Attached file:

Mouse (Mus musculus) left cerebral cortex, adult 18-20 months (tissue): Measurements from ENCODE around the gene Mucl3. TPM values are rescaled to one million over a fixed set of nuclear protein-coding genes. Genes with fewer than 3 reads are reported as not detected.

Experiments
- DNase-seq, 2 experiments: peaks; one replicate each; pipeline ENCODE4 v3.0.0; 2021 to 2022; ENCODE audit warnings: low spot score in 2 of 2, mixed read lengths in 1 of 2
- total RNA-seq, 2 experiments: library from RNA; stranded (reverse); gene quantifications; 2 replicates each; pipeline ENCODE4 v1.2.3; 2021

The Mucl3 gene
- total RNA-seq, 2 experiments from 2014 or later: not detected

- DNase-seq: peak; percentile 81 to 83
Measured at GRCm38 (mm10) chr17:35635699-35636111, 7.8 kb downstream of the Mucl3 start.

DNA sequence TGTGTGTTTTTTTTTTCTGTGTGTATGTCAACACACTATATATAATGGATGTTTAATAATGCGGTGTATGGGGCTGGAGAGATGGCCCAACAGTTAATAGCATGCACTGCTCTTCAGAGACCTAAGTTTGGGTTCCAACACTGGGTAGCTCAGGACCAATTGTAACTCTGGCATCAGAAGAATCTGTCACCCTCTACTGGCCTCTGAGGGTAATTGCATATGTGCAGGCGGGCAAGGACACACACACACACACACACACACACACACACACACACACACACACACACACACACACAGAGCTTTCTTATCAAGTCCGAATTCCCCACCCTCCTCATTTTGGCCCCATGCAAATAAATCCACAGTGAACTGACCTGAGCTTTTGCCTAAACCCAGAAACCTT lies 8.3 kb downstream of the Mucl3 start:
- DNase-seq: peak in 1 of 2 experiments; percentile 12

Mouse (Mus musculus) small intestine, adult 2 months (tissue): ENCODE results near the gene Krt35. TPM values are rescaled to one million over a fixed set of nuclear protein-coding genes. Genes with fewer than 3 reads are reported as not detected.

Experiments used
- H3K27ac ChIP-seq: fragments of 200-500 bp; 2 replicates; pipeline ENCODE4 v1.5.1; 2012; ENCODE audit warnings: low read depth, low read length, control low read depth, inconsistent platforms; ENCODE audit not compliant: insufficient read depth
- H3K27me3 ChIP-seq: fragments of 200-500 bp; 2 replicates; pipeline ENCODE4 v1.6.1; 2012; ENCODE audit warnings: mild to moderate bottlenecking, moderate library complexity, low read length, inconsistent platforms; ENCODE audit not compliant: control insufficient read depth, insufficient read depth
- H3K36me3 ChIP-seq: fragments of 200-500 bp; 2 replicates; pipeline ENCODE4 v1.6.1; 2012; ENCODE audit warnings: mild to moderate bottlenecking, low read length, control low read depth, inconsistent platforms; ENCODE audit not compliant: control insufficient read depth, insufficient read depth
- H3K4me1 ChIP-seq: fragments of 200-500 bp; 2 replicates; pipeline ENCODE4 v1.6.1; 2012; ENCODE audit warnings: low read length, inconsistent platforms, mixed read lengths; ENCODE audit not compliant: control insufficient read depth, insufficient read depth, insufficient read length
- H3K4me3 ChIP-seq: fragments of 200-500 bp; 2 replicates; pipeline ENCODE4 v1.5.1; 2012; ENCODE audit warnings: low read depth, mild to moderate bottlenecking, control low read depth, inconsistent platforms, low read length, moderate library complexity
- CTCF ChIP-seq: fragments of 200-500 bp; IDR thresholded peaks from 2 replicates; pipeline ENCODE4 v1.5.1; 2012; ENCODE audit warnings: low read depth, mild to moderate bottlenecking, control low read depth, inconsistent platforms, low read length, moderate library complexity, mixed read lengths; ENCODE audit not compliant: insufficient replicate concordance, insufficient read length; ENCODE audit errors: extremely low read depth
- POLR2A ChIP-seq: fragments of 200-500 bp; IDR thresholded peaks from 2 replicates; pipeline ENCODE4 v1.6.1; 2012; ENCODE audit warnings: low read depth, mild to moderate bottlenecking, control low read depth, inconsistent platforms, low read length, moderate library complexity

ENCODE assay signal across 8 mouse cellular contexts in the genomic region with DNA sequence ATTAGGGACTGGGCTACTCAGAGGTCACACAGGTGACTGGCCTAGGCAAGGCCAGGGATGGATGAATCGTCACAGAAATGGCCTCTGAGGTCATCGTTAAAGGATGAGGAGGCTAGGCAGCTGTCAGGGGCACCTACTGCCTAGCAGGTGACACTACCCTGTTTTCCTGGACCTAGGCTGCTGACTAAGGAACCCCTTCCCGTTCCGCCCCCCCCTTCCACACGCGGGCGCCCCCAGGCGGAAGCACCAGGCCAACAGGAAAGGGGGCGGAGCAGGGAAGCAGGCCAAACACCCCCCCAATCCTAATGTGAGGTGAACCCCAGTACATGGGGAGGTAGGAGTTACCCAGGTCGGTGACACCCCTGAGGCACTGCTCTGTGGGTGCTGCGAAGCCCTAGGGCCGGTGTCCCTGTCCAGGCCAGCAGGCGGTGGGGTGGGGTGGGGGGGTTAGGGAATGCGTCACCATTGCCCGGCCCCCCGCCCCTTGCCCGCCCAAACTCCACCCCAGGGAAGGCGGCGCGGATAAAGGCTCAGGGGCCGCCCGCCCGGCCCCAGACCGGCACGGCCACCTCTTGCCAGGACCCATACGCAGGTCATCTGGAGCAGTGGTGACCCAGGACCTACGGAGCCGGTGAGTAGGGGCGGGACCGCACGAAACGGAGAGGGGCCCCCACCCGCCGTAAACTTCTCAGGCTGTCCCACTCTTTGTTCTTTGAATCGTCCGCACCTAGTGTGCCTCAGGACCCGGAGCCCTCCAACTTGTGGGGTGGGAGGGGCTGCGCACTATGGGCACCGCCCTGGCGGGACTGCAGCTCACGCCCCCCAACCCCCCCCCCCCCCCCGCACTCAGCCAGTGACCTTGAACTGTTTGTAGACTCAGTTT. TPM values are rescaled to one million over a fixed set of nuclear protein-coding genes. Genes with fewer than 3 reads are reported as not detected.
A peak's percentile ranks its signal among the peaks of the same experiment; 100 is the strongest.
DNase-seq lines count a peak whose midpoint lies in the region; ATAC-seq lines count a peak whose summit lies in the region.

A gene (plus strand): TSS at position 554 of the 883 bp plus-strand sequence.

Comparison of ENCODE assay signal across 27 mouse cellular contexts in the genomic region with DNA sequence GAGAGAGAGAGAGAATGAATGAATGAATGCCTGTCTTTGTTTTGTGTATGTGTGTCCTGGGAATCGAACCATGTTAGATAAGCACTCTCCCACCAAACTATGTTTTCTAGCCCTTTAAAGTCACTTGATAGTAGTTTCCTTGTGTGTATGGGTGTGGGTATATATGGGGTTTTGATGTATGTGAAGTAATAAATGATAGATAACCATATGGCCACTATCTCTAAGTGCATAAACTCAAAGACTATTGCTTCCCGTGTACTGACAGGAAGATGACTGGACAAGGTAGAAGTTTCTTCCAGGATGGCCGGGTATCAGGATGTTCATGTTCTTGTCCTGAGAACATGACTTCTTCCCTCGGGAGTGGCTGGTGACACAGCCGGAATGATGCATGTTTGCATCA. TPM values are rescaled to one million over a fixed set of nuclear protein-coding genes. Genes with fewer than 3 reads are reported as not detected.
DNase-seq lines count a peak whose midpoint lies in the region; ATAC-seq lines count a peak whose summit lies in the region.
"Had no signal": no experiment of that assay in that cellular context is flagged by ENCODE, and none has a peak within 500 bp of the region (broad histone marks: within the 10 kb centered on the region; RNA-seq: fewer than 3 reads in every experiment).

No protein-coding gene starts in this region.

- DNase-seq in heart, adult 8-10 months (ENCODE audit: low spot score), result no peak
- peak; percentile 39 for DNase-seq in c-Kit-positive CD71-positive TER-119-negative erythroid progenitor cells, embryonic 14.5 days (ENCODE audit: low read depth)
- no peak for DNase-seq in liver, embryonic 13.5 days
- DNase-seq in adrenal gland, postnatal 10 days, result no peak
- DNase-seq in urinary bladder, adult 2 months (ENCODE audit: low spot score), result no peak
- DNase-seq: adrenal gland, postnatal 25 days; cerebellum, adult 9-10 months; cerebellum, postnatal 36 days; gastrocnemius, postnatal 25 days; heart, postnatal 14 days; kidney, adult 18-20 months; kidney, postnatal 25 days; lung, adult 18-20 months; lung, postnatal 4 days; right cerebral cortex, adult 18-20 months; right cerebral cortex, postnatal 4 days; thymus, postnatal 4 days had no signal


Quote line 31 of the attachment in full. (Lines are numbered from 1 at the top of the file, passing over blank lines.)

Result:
- DNase-seq in adrenal gland, postnatal 10 days, result no peak